Thursday, January 29, 2015

UW System predicts layoffs, no campus closings under budget cuts - Patrick Marley and Karen Herzog, the Journal Sentine.

Gov. Scott Walker's plan to cut the University of Wisconsin System by $300 million over two years would likely lead to layoffs, but closing campuses is not on the table at this time, top school officials said Tuesday. Declaring the university system needs to get out from "under the thumb" of state government, Walker said he wants to give the Board of Regents more authority to contract for services and construct buildings without following state rules and processes that other state agencies must. His plan, if approved by the Legislature, would be coupled with a reduction in state aid of nearly 13%. He likened the proposal to the budget cuts that were paired with Act 10, the 2011 law that all but eliminated collective bargaining for most public workers.

How will UA cope with state budget cuts? - Craig Smith, KGUN

There could be tight times ahead for UA. Governor Doug Ducey's budget proposal calls for taking 22 million dollars out of a budget that's already had deep cuts in the past few years. All three state universities, UA, ASU and NAU, face a total of 75 million in cuts to help balance the state budget. Universities are facing a ten percent cut so University of Arizona is looking at about a 22 million dollar cut. Because ASU is larger it's looking at a 40 million dollar reduction, and Northern Arizona is facing about a 13 million dollar loss.

Bill would give lawmakers power to set ND college tuition, fees - Mike Nowatzki, InForum

Debate over who should set tuition rates and fees at North Dakota’s 11 public colleges and universities began Wednesday as a committee heard testimony on a bill that would shift power from the State Board of Higher Education to the Legislature. Rep. Kim Koppelman, R-West Fargo, the prime sponsor of House Bill 1303, said the Legislature is often blamed for skyrocketing tuition but has done little to control it in recent years, “other than shoveling ever-increasing piles of money into appropriations for higher education. “We’ve often been told that that would solve it, but it has not,” he testified before the House Education Committee.

Wednesday, January 28, 2015

University Offers Budget Reducing Measures - Dan Bross, KUAC

University of Alaska officials have released a summary of proposed budget cuts and efficiency measures in response to a request from Governor Bill Walker in anticipation of reduced state funding. Vice President of University Relations Carla Beam says the university was asked to present plans for addressing 5 and 8 percent state reductions, additional to an already proposed 6 million dollar cut. “Those come out to 24.1 million dollars under 5 percent reduction scenario, and 35 million dollars under an 8 percent scenario.”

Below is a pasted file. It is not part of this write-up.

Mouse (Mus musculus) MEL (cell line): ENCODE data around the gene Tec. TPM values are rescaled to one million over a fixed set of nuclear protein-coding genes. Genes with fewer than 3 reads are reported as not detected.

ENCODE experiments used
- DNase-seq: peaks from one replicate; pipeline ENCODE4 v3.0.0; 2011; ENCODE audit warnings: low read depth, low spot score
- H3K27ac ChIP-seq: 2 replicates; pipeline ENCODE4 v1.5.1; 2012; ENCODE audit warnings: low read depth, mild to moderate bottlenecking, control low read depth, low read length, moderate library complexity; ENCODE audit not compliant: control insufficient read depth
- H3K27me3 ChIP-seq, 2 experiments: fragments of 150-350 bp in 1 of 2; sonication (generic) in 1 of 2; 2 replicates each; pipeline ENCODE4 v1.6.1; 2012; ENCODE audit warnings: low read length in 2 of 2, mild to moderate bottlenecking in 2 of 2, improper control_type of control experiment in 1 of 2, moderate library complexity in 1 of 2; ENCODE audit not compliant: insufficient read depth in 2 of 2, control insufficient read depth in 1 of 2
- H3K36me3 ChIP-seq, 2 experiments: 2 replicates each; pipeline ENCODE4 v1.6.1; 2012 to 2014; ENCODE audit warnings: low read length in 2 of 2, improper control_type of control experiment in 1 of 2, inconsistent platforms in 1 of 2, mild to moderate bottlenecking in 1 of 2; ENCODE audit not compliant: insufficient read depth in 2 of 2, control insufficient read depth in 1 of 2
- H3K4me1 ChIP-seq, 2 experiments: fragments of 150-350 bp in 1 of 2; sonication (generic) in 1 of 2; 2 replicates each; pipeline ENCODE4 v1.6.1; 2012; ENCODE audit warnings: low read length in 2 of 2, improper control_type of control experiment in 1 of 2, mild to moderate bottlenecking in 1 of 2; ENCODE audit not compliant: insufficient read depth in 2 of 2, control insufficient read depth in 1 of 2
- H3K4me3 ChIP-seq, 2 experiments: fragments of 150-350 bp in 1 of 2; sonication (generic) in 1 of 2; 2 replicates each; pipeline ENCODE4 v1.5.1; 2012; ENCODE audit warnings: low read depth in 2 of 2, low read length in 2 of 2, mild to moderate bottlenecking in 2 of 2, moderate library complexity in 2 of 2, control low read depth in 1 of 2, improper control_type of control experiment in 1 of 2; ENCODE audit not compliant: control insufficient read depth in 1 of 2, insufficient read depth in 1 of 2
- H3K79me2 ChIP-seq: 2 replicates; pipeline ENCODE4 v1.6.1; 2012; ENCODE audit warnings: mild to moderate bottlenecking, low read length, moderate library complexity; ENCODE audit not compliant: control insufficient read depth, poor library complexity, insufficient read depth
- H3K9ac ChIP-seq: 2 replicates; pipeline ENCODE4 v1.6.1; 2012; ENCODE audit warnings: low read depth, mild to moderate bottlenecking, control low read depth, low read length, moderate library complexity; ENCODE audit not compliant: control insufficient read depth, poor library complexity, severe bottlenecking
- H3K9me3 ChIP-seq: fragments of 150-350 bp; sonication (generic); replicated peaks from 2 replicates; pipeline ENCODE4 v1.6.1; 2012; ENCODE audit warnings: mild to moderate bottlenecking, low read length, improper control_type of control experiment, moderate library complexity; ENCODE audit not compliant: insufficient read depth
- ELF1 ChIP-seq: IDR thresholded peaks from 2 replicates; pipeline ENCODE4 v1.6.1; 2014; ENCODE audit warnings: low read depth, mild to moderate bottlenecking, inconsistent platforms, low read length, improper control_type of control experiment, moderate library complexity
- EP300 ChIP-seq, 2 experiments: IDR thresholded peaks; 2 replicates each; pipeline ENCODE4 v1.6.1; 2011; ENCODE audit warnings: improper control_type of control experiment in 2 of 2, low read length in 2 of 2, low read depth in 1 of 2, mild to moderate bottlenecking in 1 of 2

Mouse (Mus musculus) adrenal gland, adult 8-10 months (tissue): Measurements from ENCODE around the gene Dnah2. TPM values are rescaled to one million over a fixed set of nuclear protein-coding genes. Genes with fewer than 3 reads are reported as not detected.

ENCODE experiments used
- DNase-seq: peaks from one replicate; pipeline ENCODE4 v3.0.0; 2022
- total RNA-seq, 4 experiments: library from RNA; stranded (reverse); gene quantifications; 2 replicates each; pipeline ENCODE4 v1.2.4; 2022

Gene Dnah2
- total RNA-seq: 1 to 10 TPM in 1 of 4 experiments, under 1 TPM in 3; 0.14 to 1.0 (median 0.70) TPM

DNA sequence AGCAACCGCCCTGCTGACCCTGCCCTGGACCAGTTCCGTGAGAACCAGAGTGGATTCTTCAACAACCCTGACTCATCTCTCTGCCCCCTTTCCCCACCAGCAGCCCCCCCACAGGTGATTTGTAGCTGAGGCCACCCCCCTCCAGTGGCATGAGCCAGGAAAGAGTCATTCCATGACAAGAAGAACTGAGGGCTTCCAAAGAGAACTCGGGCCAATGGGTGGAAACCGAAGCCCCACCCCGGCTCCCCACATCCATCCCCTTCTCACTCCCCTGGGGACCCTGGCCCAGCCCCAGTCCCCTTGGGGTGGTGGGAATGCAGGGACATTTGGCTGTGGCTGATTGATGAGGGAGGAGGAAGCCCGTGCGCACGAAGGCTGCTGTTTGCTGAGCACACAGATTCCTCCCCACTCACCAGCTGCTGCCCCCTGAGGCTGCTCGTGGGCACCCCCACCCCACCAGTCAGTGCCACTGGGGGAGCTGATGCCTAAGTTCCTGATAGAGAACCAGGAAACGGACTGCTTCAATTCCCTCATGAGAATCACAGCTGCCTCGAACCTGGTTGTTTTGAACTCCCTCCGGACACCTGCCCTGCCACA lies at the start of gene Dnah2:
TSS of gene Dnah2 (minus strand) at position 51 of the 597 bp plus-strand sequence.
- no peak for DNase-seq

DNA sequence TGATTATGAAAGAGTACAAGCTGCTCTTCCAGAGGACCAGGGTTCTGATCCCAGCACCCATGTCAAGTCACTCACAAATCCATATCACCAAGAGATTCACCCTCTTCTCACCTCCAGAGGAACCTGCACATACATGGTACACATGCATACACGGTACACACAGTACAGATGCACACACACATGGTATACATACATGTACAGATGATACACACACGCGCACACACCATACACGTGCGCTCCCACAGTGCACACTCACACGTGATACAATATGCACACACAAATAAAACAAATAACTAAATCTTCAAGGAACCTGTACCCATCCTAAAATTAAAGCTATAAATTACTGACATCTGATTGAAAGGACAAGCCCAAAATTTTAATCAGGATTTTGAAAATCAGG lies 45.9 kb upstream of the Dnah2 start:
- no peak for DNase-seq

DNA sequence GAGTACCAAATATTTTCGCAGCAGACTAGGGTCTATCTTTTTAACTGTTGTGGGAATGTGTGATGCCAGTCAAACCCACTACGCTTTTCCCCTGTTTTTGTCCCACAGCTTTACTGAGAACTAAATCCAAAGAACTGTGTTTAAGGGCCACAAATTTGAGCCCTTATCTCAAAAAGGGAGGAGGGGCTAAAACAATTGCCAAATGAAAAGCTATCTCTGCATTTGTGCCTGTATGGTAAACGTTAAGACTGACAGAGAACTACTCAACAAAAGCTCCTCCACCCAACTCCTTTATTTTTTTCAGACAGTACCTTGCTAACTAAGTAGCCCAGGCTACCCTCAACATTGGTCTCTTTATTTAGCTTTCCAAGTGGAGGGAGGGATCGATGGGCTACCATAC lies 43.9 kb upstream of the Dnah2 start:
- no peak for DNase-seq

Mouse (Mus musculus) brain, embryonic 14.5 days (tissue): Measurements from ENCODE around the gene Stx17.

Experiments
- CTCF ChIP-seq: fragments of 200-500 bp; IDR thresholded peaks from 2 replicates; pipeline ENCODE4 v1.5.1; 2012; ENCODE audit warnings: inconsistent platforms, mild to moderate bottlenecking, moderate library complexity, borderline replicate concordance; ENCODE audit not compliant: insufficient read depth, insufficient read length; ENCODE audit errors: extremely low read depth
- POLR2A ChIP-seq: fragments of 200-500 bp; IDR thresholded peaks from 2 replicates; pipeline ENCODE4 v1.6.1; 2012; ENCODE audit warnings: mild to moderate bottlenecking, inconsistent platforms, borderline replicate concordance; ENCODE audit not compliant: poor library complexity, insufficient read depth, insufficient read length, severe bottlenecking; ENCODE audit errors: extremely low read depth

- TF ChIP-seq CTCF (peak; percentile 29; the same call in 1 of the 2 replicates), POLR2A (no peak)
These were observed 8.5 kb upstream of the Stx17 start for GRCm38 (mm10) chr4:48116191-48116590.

College president warns budget problems may force cuts - Associated Press

The president of the community college serving the Albuquerque area says fiscal belt-tightening might have to include cuts of low-enrollment classes. Central New Mexico Community College President Kathie Winograd told employees and staff that she believes proposed increases in state funding are optimistic and that higher education could actually face funding cuts. According to the Albuquerque Journal, Winograd's emailed message asks employees to turn off lights at night and to urge people to take classes at the college because its state funding is based partly on enrollment.

West Virginia Budget Cuts $12M From Higher Education - MICHAEL ERB, the Intelligencer

Higher education in West Virginia will see a nearly $12 million budget drop in 2016 with West Virginia University and the School of Medicine accounting for more than 60 percent of the cuts. Gov. Earl Ray Tomblin on Wednesday announced his proposed fiscal year 2016 budget, which included $72 million in cuts and a withdrawal of nearly $69 million from the state's Rainy Day fund to fill an estimated $195 million funding shortfall.

Tuesday, January 27, 2015

State colleges bracing, planning for deep budget cuts - Leigh Guidry, WWL

Louisiana colleges and universities are hoping for the best and preparing for the worst in light of projections of more than $300 million in budget cuts to state higher education. "Cuts of this magnitude — 50 to 60 percent of (University of Louisiana System schools') state funding — go beyond just regular budget cuts," system President Sandra Woodley said. "All of our institutions would be affected negatively and some would have more risk than others." Woodley would not speak to specific schools as details regarding cuts remain unclear. The state's executive budget will not be released until February, but Gov. Bobby Jindal's administration has predicted that cuts to higher education will be anywhere from $200 million to $300 million next year.

University announces tuition increases, staff furloughs to ease $15.6M budget cut, Ellie Silverman, University of Maryland Diamondback